1. It reduces your risk of the common cold. A consistent, medium-intensity routine is a proven cold-stopper. Taking a brisk, 40-minute walk 4 days a week, for example, can cut the number of colds you experience by 25 to 50 percent and can make the colds you do catch shorter by half, studies show. Moderate exercise boosts the number and activity level of important immune-system players called natural killer cells.
3. It helps prevent and treat Osteoporosis. Though brisk walking will help, it may not be sufficient. The impact as your feet hit the ground stimulates cells in the bones of your legs, hips, and spine to build new bone, preventing the thinning that can lead to osteoporosis. But higher-impact activities such as dancing, hiking, jogging, jumping rope, climbing stairs, or playing tennis do more to stimulate bone growth and maintain bone density. (Check with your doctor first if your bones are already thinning or if you have joint problems or are prone to falls.)
Strength-training is also important. It stimulates bone growth when muscles and ligaments “tug” on bones as you lift weights, use resistance bands or machines, or do exercises (think push-ups) that rely on your own body weight to build muscle. Your best bet is a combination of high-impact exercise and strength-training; in one study, this strategy preserved bone mineral density in women who had just reached menopause, a time when loss of bone density accelerates.
4. It reduces chronic pain. At least 10 minutes of aerobic exercise — biking, fast walking, running on the treadmill — can significantly improve chronic pain, likely by releasing natural pain relievers called endorphins.
5. It battles chronic fatigue syndrome. A workout may leave you exhausted, but you’ll probably feel better in the long run. British researchers asked a group of chronic fatigue syndrome patients to walk or perform some other aerobic exercise at least 5 days a week, increasing their daily activity to a maximum of 30 minutes. After 3 months, these patients were twice as likely as others who took flexibility or relaxation classes to say that their symptoms had improved and that they felt better. A year later, three-quarters of the exercisers had resumed normal daily activities, and some had returned to work.
6. It can help prevent colon cancer. Getting regular exercise can lower your risk by up to 25 percent; a half-hour walk, four times a week, is all it takes. And if you’re a regular meat-eater, cutting back on red meats and processed meats such as hot dogs, sausage, and lunch meats can also help. Experts at the National Cancer Institute estimate that people who eat red meat or processed meats twice a day most days increase their cancer risk by 24 percent; eating it once a day raises risk by about 20 percent above normal.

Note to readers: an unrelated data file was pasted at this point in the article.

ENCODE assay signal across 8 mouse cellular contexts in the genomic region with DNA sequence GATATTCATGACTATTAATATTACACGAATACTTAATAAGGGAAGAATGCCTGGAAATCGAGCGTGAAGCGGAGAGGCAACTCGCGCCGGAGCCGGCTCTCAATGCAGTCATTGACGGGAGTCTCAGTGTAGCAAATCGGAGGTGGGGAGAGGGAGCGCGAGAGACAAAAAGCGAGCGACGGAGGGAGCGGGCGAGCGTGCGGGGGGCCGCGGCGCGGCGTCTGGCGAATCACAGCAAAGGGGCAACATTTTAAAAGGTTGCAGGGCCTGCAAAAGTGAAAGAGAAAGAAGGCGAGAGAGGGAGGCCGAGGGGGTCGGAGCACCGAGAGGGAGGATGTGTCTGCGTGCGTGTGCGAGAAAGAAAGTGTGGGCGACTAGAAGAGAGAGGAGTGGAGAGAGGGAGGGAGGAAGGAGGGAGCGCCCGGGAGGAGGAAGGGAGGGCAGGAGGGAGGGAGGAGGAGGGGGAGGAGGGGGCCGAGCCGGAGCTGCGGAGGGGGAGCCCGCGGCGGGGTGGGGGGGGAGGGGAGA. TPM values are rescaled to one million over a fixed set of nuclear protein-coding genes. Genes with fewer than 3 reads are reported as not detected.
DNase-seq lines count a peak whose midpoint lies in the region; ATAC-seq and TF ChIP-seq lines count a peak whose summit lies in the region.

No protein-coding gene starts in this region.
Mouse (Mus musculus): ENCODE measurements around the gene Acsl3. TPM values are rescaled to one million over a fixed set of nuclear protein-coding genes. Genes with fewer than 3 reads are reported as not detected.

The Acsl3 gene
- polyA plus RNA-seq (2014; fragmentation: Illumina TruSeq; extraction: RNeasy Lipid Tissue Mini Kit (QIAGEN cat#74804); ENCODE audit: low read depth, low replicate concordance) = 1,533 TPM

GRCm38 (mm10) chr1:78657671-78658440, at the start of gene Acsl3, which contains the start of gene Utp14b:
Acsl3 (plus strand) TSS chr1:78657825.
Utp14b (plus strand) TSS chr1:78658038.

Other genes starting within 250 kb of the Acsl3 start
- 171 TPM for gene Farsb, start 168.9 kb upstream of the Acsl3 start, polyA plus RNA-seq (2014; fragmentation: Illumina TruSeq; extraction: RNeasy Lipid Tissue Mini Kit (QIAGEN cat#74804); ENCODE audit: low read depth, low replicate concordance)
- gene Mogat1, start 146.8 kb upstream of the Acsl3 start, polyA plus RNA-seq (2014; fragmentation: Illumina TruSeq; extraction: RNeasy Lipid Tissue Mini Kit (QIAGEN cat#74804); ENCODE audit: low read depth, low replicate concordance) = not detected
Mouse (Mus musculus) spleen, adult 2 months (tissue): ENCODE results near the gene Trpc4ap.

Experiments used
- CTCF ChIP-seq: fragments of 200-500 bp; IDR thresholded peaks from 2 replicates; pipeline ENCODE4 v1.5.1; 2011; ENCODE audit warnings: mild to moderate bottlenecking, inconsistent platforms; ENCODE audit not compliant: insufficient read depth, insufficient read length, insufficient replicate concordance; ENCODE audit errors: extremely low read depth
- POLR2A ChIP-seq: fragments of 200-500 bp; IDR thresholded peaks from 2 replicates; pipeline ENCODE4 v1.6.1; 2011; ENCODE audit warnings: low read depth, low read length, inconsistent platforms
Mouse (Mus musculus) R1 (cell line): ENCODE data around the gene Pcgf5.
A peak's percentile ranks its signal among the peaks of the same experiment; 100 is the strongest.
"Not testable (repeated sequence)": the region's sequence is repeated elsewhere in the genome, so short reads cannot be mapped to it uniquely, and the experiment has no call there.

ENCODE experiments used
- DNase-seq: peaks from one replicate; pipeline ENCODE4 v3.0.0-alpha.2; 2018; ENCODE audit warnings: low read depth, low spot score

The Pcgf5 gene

7. It prevents and relives constipation. A way to get things moving is to get yourself moving. Exercise can reduce straining and speed the passage of food through your digestive system. For some people, it cuts the odds of becoming constipated by about 40 percent.
8. It can battle diabetes. It depends where you are in the course of your disease. At first, eating a healthy diet, getting regular exercise, and losing weight can be quite effective at battling insulin resistance, the metabolic “glitch” behind type 2 diabetes. Insulin tells cells to absorb blood sugar. Staying sensitive to insulin can help delay your need for medication or allow you to use smaller doses.
In one study, people with type 2 diabetes who lost a significant amount of weight — an average of 24 pounds — within 1½ years after their diagnoses were twice as likely to bring their blood sugar levels under control as those who did not. Food choices matter, too. In a recent Italian study of people with type 2 diabetes, 56 percent of those who followed a traditional Mediterranean diet (think fish, olive oil, whole grains, nuts, and vegetables) were still medication-free after 4 years compared to just 30 percent of those on a low-fat diet with the same number of calories. The “good” fats from the Mediterranean diet seem to nurture insulin sensitivity, the researchers say.
9. It can help treat Parkinson’s Disease. Playing your kids’ or grandkids’ Wii — the Nintendo video game system in which the users move around as if actually playing various sports — could improve some symptoms of Parkinson’s disease. In one study, 20 people with the disease played Wii tennis, bowling, and boxing an hour a day, 3 days a week for 4 weeks. After the 4 weeks, the participants moved more easily, their fine motor skills improved, and they had more energy. Scores on a depression test also dropped to zero. The benefit may come from increased levels of dopamine released during exercise and while playing video games. Dopamine is the chemical lacking in the brains of people with Parkinson’s.
10. It can prevent strokes. Increase your heart rate. Just 30 minutes a day of exercise strenuous enough to get your heart beating faster can reduce your risk of stroke 20 percent. Exercise harder and watch the risk drop another 7 percent. (Check with your doctor about what amount of exercise is right for you.)